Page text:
Prince Charles says sustainable development requires new worldview

Prince Charles has appealed for sustainable development to be based on a vision of the "essential unity and order of the living and spiritual world" rather than on a world view that seeks to "reduce the natural world...to the level of nothing more than a mechanical process."


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Delivering the last of a series of lectures on sustainable development for BBC radio, the Prince told an audience of environmentalists that protection of the natural world depends not upon scientific rationality alone, but also upon the rediscovery of “a sense of the sacred.”

“If literally nothing is held sacred anymore what is there to prevent us treating our entire world as some ‘great laboratory of life’ with potentially disastrous long term consequences?” the Prince asked.

The Prince argued that this lack of a sense of the sacred, leads to an inability to accept that there are limits upon human ambitions. In the absence of hard scientific evidence as to where to draw the line, the Prince said we must adopt the precautionary principle. “In areas, such as the artificial and uncontained transfer of genes between species of plants and animals, the lack of hard, scientific evidence of harmful consequences is regarded in many quarters as sufficient reason to allow such developments to proceed. The idea of taking a precautionary approach, in this and many other potentially damaging situations, receives overwhelming public support, but still faces a degree of official opposition. It seems that when we do have scientific evidence that we are damaging our environment we aren’t doing enough to put things right, and when we don’t have that evidence we are prone to do nothing at all, regardless of the risks.”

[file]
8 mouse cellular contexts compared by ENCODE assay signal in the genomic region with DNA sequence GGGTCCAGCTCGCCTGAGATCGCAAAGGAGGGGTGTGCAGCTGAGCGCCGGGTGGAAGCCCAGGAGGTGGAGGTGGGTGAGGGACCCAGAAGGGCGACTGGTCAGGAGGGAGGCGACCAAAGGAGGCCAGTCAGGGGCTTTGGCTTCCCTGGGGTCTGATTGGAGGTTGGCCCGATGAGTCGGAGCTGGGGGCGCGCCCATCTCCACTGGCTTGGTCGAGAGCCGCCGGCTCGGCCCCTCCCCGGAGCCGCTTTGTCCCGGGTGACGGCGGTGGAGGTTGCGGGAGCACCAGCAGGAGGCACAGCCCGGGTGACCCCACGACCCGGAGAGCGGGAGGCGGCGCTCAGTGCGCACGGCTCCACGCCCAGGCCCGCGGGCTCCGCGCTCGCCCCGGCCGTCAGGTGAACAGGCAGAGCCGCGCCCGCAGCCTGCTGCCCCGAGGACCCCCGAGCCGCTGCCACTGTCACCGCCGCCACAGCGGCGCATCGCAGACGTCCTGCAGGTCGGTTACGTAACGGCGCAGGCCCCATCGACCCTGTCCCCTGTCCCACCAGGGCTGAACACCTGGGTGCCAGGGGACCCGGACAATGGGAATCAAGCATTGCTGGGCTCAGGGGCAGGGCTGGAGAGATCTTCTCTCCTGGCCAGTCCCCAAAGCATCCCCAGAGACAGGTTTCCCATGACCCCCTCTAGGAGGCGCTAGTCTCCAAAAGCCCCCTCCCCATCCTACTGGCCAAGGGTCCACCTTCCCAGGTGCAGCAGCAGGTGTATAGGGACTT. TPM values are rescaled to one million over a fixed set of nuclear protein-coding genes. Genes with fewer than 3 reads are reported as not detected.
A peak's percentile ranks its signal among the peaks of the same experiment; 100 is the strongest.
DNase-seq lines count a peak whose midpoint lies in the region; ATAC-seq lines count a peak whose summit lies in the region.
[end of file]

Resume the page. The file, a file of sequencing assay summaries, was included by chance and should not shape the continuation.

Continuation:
The Prince placed the blame for this on a prevailing worldview that “seeks to reduce the natural world to the level of nothing more than a mechanical process.” On the contrary, Prince Charles argued that we should seek to work “with the grain of nature,” to understand what nature is rather than to change it.

What we need, said the Prince, is to achieve a balance between reason and intuition. “It is only by employing both the intuitive and the rational halves of our own nature – our hearts and our minds – that we will live up to the sacred trust that has been placed in us by our Creator.”

To achieve this, the Prince called for educators to balance the rational and the intuitive. “We need to look towards the creation of greater balance in the way we educate people so that the practical and intuitive wisdom of the past can be blended with the appropriate technology and knowledge of the present to produce the type of practitioner who is acutely aware of both the visible and invisible worlds that inform the entire cosmos. The future will need people who understand that sustainable development is not merely about a series of technical fixes, about redesigning humanity or re-engineering nature in an extension of globalised, industrialisation – but about a re-connection with nature and a profound understanding of the concepts of care that underpin long term stewardship.

“Only by rediscovering the essential unity and order of the living and spiritual world – as in the case of organic agriculture or integrated medicine or in the way we build – and by bridging the destructive chasm between cynical secularism and the timelessness of traditional religion, will we avoid the disintegration of our overall environment.”

For transcripts of BBC Radio 4’s Reith Lectures see link below.

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